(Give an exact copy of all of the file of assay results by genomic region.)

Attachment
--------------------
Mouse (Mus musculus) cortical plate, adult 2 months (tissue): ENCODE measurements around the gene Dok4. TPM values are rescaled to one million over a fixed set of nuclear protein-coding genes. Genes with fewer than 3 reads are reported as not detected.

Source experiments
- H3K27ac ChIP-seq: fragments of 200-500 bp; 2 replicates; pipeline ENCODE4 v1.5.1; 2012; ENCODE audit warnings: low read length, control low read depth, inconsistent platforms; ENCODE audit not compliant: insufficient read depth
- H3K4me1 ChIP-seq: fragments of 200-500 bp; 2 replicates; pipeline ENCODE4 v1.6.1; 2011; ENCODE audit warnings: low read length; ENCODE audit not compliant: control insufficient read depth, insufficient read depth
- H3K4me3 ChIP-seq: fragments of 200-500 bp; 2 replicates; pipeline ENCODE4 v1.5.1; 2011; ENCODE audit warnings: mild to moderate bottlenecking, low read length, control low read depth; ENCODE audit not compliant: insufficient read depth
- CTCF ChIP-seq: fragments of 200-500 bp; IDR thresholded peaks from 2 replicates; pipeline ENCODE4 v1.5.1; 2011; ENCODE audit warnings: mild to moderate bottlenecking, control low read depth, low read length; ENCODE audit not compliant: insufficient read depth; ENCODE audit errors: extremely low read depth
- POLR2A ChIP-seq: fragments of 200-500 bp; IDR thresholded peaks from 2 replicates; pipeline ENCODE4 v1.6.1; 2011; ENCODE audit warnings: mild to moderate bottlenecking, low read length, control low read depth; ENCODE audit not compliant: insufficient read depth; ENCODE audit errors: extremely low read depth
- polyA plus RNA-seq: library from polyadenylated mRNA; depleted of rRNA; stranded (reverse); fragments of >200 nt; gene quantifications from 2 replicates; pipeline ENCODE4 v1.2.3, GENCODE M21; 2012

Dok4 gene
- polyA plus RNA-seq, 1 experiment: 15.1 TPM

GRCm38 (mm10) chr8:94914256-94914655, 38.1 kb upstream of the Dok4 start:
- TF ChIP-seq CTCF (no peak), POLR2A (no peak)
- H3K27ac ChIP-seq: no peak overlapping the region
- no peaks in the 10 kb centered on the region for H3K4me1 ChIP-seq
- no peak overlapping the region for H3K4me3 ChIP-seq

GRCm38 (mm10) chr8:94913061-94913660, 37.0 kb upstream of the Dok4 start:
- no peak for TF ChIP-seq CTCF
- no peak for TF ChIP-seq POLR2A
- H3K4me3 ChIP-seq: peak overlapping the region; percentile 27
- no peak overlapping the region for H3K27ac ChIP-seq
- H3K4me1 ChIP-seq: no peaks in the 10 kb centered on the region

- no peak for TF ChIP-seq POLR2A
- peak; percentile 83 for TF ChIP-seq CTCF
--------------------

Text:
Mouse (Mus musculus) cortical plate, adult 2 months (tissue): ENCODE measurements around the gene Dok4. TPM values are rescaled to one million over a fixed set of nuclear protein-coding genes. Genes with fewer than 3 reads are reported as not detected.

Source experiments
- H3K27ac ChIP-seq: fragments of 200-500 bp; 2 replicates; pipeline ENCODE4 v1.5.1; 2012; ENCODE audit warnings: low read length, control low read depth, inconsistent platforms; ENCODE audit not compliant: insufficient read depth
- H3K4me1 ChIP-seq: fragments of 200-500 bp; 2 replicates; pipeline ENCODE4 v1.6.1; 2011; ENCODE audit warnings: low read length; ENCODE audit not compliant: control insufficient read depth, insufficient read depth
- H3K4me3 ChIP-seq: fragments of 200-500 bp; 2 replicates; pipeline ENCODE4 v1.5.1; 2011; ENCODE audit warnings: mild to moderate bottlenecking, low read length, control low read depth; ENCODE audit not compliant: insufficient read depth
- CTCF ChIP-seq: fragments of 200-500 bp; IDR thresholded peaks from 2 replicates; pipeline ENCODE4 v1.5.1; 2011; ENCODE audit warnings: mild to moderate bottlenecking, control low read depth, low read length; ENCODE audit not compliant: insufficient read depth; ENCODE audit errors: extremely low read depth
- POLR2A ChIP-seq: fragments of 200-500 bp; IDR thresholded peaks from 2 replicates; pipeline ENCODE4 v1.6.1; 2011; ENCODE audit warnings: mild to moderate bottlenecking, low read length, control low read depth; ENCODE audit not compliant: insufficient read depth; ENCODE audit errors: extremely low read depth
- polyA plus RNA-seq: library from polyadenylated mRNA; depleted of rRNA; stranded (reverse); fragments of >200 nt; gene quantifications from 2 replicates; pipeline ENCODE4 v1.2.3, GENCODE M21; 2012

Dok4 gene
- polyA plus RNA-seq, 1 experiment: 15.1 TPM

GRCm38 (mm10) chr8:94914256-94914655, 38.1 kb upstream of the Dok4 start:
- TF ChIP-seq CTCF (no peak), POLR2A (no peak)
- H3K27ac ChIP-seq: no peak overlapping the region
- no peaks in the 10 kb centered on the region for H3K4me1 ChIP-seq
- no peak overlapping the region for H3K4me3 ChIP-seq

GRCm38 (mm10) chr8:94913061-94913660, 37.0 kb upstream of the Dok4 start:
- no peak for TF ChIP-seq CTCF
- no peak for TF ChIP-seq POLR2A
- H3K4me3 ChIP-seq: peak overlapping the region; percentile 27
- no peak overlapping the region for H3K27ac ChIP-seq
- H3K4me1 ChIP-seq: no peaks in the 10 kb centered on the region

- no peak for TF ChIP-seq POLR2A
- peak; percentile 83 for TF ChIP-seq CTCF